Among the most prevalent groups is MS-13, a brutal street gang that started in the US but is now thought to have at least 60,000 members in Central America.

One migrant from El Salvador, Maritza Flores, told the BBC last year: «We’re not criminals — we’re people living in fear in our countries. All we want is a place where our children can run free — where they’re not afraid to go out to the shops.»

People seeking asylum in the US can request a «credible fear» interview if returning home would put their life at risk. An asylum officer then tries to establish if their request is based on a fear of persecution, and if they meet the criteria.

In recent years, the highest number of credible fear applications came from citizens of Guatemala, Honduras, and El Salvador.

Department for Homeland Security figures show that the vast majority of claims were deemed to be justified.

However, the border agency says the number of credible fear claims increased by 67% between 2017 and 2018 — placing a strain on resources.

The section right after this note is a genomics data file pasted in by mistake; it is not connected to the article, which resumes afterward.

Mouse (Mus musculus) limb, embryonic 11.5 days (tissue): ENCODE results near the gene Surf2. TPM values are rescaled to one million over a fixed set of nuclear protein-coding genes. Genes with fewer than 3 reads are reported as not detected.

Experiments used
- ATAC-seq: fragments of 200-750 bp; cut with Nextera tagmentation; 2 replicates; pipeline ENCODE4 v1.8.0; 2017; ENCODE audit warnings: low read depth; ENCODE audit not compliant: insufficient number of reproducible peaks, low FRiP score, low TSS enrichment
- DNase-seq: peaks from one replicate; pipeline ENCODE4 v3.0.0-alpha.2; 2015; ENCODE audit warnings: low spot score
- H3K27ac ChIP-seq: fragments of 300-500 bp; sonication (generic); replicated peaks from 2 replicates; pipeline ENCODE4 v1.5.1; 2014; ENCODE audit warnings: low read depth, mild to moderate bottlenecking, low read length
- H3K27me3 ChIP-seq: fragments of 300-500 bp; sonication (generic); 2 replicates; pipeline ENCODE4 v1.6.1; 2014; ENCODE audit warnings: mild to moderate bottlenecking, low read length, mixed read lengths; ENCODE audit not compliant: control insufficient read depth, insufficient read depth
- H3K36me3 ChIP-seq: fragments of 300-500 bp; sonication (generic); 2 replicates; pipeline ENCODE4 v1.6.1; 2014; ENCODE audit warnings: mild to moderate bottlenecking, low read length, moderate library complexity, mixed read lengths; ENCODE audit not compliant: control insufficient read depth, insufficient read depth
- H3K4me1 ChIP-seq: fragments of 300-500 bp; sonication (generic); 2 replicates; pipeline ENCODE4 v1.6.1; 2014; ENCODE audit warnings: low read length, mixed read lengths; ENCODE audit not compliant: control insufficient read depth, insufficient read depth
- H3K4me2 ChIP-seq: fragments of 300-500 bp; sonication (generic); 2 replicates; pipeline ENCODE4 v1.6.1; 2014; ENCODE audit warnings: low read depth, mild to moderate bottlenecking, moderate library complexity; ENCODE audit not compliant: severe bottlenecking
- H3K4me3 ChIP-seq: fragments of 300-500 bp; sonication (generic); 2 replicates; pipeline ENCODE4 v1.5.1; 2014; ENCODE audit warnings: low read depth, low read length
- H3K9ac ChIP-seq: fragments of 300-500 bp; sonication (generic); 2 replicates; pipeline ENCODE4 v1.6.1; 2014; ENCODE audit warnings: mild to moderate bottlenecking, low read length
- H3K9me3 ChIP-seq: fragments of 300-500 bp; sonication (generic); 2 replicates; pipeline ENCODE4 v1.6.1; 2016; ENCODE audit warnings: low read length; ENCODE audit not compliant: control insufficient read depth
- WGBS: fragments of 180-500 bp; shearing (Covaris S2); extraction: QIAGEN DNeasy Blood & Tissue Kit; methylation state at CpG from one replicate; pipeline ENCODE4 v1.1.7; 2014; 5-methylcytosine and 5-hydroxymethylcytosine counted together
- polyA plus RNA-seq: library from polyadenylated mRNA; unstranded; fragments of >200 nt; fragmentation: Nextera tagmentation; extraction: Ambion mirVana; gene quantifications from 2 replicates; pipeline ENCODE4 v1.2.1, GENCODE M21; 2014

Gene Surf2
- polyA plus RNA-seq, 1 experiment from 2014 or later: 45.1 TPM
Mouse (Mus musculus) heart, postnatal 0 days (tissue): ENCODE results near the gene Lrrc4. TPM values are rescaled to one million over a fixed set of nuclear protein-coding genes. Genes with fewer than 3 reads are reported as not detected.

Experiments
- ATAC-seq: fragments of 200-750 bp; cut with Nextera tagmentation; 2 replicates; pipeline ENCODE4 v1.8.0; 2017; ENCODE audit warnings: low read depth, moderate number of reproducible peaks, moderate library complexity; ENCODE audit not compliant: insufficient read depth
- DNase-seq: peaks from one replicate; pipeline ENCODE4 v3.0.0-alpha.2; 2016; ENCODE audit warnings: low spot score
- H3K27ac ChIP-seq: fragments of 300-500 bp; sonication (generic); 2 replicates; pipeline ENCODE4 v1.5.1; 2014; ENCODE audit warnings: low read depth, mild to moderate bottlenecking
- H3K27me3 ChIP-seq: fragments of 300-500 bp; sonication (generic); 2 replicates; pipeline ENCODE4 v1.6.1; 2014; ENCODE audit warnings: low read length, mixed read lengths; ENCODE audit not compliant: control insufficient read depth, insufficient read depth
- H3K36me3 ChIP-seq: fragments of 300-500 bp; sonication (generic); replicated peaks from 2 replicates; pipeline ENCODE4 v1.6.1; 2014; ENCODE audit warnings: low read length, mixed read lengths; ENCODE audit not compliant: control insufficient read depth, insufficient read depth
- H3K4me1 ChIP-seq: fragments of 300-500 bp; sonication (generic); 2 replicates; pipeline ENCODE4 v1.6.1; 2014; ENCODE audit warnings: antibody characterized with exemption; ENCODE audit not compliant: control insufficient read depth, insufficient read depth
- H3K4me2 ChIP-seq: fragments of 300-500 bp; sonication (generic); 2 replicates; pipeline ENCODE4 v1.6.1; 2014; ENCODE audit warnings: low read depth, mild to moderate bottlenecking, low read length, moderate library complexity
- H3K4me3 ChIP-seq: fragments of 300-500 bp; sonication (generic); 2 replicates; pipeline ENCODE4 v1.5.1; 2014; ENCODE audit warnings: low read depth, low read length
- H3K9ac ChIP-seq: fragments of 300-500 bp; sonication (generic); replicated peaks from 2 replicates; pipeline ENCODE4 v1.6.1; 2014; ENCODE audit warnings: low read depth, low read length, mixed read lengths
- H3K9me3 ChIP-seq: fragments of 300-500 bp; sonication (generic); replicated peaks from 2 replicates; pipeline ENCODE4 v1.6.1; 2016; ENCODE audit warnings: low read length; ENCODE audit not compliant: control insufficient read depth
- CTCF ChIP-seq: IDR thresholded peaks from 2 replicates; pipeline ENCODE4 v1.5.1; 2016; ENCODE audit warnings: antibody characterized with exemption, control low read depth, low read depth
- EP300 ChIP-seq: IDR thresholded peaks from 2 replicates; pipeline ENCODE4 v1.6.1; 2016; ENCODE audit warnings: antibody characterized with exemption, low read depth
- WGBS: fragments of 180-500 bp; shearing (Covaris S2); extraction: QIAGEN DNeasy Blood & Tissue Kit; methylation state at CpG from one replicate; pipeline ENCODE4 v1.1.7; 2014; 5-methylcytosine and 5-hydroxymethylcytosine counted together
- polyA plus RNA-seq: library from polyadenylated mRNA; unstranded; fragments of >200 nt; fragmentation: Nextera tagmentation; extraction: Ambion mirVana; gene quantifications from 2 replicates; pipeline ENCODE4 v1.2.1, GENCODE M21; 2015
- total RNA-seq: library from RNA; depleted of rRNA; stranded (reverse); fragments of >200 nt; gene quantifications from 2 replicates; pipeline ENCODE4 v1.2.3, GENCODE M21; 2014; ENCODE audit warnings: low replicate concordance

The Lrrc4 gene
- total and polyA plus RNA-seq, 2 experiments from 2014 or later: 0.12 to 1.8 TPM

Mr Trump has been keen to raise the threshold for what counts as «credible fear».

In 2017, the attorney-general at the time, Jeff Sessions, said the credible fear system had been exploited.

A year later, he issued a ruling that said victims of domestic abuse and gang violence should no longer generally qualify for asylum in the US — although this was eventually struck down by a judge.

Five more things to read

What’s behind President Trump’s position?

Mr Trump has focused closely on immigration since becoming president, and backed proposals to cut the number of legal immigrants to the US by 50% over the next 10 years.

By cracking down on immigration, he is playing to his base, his core supporters.

A Washington Post — ABC News poll in April found that 63% of Republicans said they were more likely to support Mr Trump for re-election given his handling of illegal immigration.

However, the same poll found that his approach was less popular with Americans overall — with 44% of adults saying his approach made them more likely to oppose him, compared to 31% who were supportive.

What’s behind President Trump’s position?

What’s behind President Trump’s position?